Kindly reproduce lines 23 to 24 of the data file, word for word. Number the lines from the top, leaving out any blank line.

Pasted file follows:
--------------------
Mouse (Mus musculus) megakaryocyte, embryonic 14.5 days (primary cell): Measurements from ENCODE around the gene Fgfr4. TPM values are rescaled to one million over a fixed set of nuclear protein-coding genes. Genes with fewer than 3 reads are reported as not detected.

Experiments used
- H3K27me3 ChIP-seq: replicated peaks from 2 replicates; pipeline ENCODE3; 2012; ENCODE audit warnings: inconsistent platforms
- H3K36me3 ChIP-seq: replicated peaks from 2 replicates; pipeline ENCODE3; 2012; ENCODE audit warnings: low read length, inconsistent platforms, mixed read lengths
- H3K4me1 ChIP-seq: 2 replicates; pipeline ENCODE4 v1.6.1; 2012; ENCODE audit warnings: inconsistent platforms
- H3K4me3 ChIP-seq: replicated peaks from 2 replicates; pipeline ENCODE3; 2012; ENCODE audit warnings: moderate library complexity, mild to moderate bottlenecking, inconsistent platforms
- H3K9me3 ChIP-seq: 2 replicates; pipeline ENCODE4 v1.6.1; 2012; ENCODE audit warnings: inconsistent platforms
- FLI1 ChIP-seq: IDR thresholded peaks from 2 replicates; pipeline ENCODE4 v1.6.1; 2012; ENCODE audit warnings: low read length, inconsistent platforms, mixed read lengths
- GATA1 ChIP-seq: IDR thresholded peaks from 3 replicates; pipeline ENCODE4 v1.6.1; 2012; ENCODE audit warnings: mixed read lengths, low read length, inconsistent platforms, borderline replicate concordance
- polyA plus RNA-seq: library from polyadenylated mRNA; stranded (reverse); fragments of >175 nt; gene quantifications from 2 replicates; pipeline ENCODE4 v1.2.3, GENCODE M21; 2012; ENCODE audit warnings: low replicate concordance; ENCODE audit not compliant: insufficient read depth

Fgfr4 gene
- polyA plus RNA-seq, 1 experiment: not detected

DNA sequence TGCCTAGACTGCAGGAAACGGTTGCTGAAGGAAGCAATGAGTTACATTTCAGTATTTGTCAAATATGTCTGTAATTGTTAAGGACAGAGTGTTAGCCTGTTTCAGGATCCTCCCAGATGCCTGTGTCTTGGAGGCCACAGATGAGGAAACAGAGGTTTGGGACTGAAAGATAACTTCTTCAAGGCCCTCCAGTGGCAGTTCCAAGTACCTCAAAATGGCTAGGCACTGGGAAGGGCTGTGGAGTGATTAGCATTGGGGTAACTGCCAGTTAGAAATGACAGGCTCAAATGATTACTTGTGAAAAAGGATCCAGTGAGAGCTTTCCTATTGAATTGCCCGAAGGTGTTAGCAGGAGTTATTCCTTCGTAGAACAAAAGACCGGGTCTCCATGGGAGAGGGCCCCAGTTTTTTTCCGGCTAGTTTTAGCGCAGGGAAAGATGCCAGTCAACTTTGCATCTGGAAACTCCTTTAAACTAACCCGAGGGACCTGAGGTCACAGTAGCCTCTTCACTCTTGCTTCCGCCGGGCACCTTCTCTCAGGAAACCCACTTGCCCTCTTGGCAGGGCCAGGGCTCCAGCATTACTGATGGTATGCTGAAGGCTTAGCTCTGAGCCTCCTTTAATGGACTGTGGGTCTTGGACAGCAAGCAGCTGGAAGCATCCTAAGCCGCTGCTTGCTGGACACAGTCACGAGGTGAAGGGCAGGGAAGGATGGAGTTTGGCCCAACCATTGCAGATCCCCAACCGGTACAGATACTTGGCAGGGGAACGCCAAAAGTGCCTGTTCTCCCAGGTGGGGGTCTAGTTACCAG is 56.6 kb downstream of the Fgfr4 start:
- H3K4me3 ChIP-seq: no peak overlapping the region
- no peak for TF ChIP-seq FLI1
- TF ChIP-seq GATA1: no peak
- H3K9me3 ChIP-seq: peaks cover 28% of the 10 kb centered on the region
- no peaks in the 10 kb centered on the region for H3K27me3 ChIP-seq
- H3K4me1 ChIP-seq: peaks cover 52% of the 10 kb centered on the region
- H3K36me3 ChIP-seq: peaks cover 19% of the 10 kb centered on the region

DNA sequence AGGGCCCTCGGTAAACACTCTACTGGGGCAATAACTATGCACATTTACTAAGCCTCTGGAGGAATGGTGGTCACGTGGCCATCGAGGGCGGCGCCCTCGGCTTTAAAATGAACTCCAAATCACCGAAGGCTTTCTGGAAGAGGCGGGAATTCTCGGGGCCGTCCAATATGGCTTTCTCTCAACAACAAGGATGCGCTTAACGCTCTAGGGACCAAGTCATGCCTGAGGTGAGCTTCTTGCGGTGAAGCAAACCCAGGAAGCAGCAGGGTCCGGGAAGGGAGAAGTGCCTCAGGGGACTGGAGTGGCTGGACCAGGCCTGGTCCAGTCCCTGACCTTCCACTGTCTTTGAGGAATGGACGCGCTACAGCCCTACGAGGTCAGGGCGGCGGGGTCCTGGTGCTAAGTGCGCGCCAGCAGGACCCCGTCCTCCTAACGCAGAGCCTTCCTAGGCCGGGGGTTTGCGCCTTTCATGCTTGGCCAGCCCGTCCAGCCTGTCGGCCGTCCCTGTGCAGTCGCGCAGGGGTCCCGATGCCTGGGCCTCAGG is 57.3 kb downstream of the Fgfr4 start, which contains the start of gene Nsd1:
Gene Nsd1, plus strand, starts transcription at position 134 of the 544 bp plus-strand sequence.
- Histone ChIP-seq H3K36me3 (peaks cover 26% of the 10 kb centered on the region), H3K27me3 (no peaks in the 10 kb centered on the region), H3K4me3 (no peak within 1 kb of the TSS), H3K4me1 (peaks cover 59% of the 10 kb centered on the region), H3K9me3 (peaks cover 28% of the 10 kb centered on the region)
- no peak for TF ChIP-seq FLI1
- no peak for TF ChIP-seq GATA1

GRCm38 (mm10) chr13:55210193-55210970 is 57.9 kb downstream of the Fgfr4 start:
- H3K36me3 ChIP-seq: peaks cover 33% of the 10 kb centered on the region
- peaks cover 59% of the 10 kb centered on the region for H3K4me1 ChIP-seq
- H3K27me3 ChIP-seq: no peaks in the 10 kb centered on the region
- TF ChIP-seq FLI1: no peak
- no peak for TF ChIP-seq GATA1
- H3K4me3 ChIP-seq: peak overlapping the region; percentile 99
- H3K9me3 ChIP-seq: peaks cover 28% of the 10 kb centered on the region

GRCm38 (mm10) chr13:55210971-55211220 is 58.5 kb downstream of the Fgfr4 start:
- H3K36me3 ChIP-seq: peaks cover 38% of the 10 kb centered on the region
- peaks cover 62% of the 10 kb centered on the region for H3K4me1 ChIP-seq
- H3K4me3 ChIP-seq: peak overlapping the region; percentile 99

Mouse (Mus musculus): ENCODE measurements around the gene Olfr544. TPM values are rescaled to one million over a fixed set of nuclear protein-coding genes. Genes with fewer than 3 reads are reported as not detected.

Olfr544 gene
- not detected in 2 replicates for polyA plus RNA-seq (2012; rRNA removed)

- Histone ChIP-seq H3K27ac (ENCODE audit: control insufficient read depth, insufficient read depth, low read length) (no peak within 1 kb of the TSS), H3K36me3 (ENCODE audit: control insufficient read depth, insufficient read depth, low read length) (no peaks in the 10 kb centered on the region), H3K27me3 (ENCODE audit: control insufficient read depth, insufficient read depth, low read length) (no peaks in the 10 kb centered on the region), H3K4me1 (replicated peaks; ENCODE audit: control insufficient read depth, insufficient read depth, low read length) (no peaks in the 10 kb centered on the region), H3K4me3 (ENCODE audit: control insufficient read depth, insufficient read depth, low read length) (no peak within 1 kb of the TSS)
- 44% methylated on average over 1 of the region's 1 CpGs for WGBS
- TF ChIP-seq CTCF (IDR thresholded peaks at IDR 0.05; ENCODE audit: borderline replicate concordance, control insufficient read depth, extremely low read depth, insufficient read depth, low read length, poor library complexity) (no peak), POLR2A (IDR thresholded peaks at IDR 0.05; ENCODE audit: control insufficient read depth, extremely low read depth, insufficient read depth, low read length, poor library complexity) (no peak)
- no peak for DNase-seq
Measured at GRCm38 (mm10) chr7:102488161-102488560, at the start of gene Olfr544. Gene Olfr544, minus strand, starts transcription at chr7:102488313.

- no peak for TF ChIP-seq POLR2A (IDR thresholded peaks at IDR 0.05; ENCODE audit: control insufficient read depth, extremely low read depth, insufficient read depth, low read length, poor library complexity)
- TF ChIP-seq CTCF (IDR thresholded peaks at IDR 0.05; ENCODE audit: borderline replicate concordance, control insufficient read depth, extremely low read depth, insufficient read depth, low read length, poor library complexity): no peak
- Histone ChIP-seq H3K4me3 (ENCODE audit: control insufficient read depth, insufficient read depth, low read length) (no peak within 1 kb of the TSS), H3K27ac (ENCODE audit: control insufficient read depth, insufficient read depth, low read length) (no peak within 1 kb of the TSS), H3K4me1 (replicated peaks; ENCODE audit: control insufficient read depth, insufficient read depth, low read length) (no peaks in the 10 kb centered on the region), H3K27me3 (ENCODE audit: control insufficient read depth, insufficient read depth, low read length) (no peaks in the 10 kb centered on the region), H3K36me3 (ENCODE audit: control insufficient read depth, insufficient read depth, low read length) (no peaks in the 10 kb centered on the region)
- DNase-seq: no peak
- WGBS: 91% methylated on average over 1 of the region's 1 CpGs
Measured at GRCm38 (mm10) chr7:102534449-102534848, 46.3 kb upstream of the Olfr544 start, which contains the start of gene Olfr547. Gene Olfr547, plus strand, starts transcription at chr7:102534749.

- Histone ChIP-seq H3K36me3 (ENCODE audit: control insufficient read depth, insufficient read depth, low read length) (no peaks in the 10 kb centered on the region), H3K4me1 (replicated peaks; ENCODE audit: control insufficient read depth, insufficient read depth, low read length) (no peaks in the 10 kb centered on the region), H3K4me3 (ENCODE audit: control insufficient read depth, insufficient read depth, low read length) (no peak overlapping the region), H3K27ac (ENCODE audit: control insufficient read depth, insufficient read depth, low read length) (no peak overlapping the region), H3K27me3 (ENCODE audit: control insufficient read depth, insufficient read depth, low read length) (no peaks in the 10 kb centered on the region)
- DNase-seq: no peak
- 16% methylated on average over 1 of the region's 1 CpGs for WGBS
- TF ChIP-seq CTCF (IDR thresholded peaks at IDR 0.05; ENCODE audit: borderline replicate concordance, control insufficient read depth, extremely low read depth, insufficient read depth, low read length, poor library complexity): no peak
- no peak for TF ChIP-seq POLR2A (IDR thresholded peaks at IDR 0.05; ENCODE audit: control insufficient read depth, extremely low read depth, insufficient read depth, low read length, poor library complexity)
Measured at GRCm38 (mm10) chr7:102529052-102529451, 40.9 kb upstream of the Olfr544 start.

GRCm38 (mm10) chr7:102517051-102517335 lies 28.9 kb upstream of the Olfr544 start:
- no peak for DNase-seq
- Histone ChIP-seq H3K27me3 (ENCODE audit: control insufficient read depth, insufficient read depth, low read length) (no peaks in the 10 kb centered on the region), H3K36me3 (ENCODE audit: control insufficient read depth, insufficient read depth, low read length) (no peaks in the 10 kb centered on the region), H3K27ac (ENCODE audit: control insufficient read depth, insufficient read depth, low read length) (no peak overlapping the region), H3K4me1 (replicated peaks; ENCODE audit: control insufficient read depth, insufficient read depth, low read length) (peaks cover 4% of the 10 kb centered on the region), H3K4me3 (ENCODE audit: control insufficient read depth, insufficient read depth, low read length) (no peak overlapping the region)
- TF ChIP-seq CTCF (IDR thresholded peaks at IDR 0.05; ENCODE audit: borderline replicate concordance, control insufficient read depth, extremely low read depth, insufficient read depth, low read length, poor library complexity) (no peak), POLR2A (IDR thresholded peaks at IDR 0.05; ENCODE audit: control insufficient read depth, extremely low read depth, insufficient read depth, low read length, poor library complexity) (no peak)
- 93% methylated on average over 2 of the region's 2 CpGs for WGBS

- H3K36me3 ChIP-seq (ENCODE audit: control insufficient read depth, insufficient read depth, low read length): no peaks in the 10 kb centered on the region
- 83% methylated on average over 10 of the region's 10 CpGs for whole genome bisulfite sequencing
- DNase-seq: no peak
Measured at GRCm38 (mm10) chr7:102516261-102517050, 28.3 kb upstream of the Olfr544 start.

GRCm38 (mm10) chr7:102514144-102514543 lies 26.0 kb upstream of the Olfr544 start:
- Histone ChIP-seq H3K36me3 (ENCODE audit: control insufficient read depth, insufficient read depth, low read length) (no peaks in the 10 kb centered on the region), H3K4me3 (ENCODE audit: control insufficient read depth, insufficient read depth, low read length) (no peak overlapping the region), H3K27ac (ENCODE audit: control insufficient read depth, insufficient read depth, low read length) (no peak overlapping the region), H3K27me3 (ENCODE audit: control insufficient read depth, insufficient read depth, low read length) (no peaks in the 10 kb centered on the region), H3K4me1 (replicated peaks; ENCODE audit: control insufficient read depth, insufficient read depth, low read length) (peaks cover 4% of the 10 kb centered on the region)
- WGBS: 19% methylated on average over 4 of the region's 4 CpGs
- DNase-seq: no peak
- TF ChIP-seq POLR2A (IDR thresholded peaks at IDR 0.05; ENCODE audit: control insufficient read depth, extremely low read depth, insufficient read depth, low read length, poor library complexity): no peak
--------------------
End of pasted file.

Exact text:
- Histone ChIP-seq H3K36me3 (peaks cover 26% of the 10 kb centered on the region), H3K27me3 (no peaks in the 10 kb centered on the region), H3K4me3 (no peak within 1 kb of the TSS), H3K4me1 (peaks cover 59% of the 10 kb centered on the region), H3K9me3 (peaks cover 28% of the 10 kb centered on the region)
- no peak for TF ChIP-seq FLI1